The Manitoba Court of Appeal will consider an interesting insolvency case involving hog feed suppliers who claim of priority for the cost of feed over Farm Credit Canada and Bank of Montreal, the hog producer’s secured creditors.
In general, the Court found Suppliers may have an unjust enrichment claim arising from an alleged fraud on the part of producer, who allegedly ordered feed while preparing for the Companies Creditors Arrangement Act (“CCAA”) application with no intention of paying for the feed.
Puratone Corp. (Re), 2014 MBCA 13 [http://www.canlii.org/en/mb/mbca/doc/2014/2014mbca13/2014mbca13.html]
Brian Kaliel, QC of our Edmonton office summaries the reasons of the Court of Appeal Chambers judge, A.D. MacInnes J.A., in granting leave (permission) for the appeal to go ahead and be determined on the merits:
In Re Puratone Corp., Farm Credit Canada (“FCC”) and the Bank of Montreal (“BMO”) applied for leave to appeal an Order made on July 8, 2013 by the Manitoba Court of Queen’s Bench in proceedings under the Companies Creditors Arrangement Act (the “CCAA”).
Seventeen farming operators (the “Suppliers”) who had provided feed to a commercial hog conglomerate involving three corporations – The Puratone Corporation, Pembina Valley Pigs Ltd. and Niverville Swine Breeders Ltd. (collectively “Puratone”) claimed priority for the cost of the feed they had supplied over Puratone’s secured creditors, being FCC, BMO and the Manitoba Agricultural Services Corporation.
The initial Order under the CCAA contained a “stay” provision. The “stay” provision prevented the commencement of proceedings against Puratone, Puratone’s property, and its directors during the CCAA proceedings.
As a result of the CCAA proceedings, Puratone’s assets were sold to Maple Leaf Foods Inc. The sale was approved by the Court on November 8, 2012.
A Court Order was then made authorizing the payment of approximately $17.7 million to BMO, approximately $15.8 million to FCC, and approximately $1 million to Manitoba Agricultural Services Corporation.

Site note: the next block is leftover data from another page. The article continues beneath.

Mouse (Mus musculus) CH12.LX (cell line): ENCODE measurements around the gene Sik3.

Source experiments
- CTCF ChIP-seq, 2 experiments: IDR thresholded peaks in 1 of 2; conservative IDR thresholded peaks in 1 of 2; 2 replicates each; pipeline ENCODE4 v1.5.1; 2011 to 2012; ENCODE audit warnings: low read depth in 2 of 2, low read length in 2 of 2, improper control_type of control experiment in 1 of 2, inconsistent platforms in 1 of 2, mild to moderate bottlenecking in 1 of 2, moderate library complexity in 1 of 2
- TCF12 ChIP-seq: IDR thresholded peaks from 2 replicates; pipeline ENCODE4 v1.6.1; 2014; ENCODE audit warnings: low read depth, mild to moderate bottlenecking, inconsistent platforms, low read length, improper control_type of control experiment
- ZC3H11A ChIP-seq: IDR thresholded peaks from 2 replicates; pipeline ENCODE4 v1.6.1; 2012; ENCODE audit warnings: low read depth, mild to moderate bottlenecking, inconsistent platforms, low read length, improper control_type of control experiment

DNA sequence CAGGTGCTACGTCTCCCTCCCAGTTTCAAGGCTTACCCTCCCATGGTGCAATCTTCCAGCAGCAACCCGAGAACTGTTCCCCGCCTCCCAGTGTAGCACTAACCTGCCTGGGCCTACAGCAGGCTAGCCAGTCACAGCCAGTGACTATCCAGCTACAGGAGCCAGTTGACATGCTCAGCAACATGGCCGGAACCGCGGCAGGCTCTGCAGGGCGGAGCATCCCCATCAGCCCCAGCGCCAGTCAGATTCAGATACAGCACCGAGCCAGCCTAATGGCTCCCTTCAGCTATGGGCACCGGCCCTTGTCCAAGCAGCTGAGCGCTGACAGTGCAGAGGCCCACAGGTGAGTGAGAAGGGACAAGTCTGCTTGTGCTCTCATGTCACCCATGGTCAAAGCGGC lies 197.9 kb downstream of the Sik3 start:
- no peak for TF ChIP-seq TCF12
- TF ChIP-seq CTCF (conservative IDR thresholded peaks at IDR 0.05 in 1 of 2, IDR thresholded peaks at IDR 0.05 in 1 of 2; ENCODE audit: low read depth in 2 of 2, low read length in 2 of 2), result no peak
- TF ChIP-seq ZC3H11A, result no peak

The Suppliers requested the Court to lift a stay of proceedings so they could commence proceedings against Puratone and its directors. The Suppliers also requested that approximately $900,000.00 be held back from funds otherwise payable to FCC, BMO and the Manitoba Agricultural Services Corporation.
The Justice of of the Manitoba Court of Queen’s Bench concluded that the Suppliers may have an unjust enrichment claim arising from an alleged fraud on the part of Puratone, who allegedly ordered feed while preparing for the CCAA application with no intention of paying for it.
The CCAA stay was lifted and approximately $900,000.00 was held back from the interim distribution.
Decision: MacInnes, J.A. granted FCC and BMO leave to appeal [at para. 43].
MacInness, J.A. reviewed the legal test for granting leave to appeal in CCAA matters at para. 15, and concluded [at para. 16] that, as a general rule, leave to appeal decisions given by a Judge under the CCAA are only granted “sparingly” but in this case leave was appropriate, following authority from the BC Court of Appeal.
FCC and BMO argued, among other things that:
- The holdback Order elevated the unproven claims of unsecured creditors above the proven secured claim of FCC and BMO and effectively elevated the unsecured claim the status ahead of, or equal to, their proven claims.
- There was no evidence of any legal basis for the holdback claims before the Queen’s Bench Justice.
- The case was important for its precedential value, as it now appeared open for any subordinate or unsecured creditor that had supplied goods or services prior to CCAA filing to obtain an Order that funds be held back pending legal action, and that similar claims could overwhelm CCAA Courts.
- There was insufficient evidence to establish the elements of unjust enrichment relied upon by the Suppliers and that the juristic reason for any enrichment might be found in the pre-existing legal rights of BMO and FCC – a point which was never considered by the Queen’s Bench Justice.
MacInnes, J.A. concluded [at para. 45 and 47] that the leave application raised questions of important practice and questions of law which were not expressly addressed by the Queen’s Bench Judge.
This case will be one to watch!